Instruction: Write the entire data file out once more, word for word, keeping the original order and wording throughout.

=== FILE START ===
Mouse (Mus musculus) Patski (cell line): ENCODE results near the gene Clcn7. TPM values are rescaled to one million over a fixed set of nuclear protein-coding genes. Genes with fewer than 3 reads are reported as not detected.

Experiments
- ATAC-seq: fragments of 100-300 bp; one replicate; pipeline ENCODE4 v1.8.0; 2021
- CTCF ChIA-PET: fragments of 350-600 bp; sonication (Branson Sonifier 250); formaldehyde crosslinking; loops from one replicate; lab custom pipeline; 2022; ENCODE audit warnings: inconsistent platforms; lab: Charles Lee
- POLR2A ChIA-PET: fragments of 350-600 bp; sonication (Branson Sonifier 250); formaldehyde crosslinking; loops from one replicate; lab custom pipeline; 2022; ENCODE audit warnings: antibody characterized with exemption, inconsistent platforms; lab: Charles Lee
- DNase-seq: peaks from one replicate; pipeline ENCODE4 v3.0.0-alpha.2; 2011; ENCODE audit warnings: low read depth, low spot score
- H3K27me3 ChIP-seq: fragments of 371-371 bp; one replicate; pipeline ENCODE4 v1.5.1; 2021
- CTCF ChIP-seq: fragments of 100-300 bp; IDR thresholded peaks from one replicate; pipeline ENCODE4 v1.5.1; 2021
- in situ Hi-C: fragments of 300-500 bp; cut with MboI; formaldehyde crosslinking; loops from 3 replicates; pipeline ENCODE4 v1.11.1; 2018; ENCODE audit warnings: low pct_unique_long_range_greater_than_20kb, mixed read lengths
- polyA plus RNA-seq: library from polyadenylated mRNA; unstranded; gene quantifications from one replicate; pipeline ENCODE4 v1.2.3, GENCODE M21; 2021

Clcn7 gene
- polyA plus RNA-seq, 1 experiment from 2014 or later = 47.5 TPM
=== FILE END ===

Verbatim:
Mouse (Mus musculus) Patski (cell line): ENCODE results near the gene Clcn7. TPM values are rescaled to one million over a fixed set of nuclear protein-coding genes. Genes with fewer than 3 reads are reported as not detected.

Experiments
- ATAC-seq: fragments of 100-300 bp; one replicate; pipeline ENCODE4 v1.8.0; 2021
- CTCF ChIA-PET: fragments of 350-600 bp; sonication (Branson Sonifier 250); formaldehyde crosslinking; loops from one replicate; lab custom pipeline; 2022; ENCODE audit warnings: inconsistent platforms; lab: Charles Lee
- POLR2A ChIA-PET: fragments of 350-600 bp; sonication (Branson Sonifier 250); formaldehyde crosslinking; loops from one replicate; lab custom pipeline; 2022; ENCODE audit warnings: antibody characterized with exemption, inconsistent platforms; lab: Charles Lee
- DNase-seq: peaks from one replicate; pipeline ENCODE4 v3.0.0-alpha.2; 2011; ENCODE audit warnings: low read depth, low spot score
- H3K27me3 ChIP-seq: fragments of 371-371 bp; one replicate; pipeline ENCODE4 v1.5.1; 2021
- CTCF ChIP-seq: fragments of 100-300 bp; IDR thresholded peaks from one replicate; pipeline ENCODE4 v1.5.1; 2021
- in situ Hi-C: fragments of 300-500 bp; cut with MboI; formaldehyde crosslinking; loops from 3 replicates; pipeline ENCODE4 v1.11.1; 2018; ENCODE audit warnings: low pct_unique_long_range_greater_than_20kb, mixed read lengths
- polyA plus RNA-seq: library from polyadenylated mRNA; unstranded; gene quantifications from one replicate; pipeline ENCODE4 v1.2.3, GENCODE M21; 2021

Clcn7 gene
- polyA plus RNA-seq, 1 experiment from 2014 or later = 47.5 TPM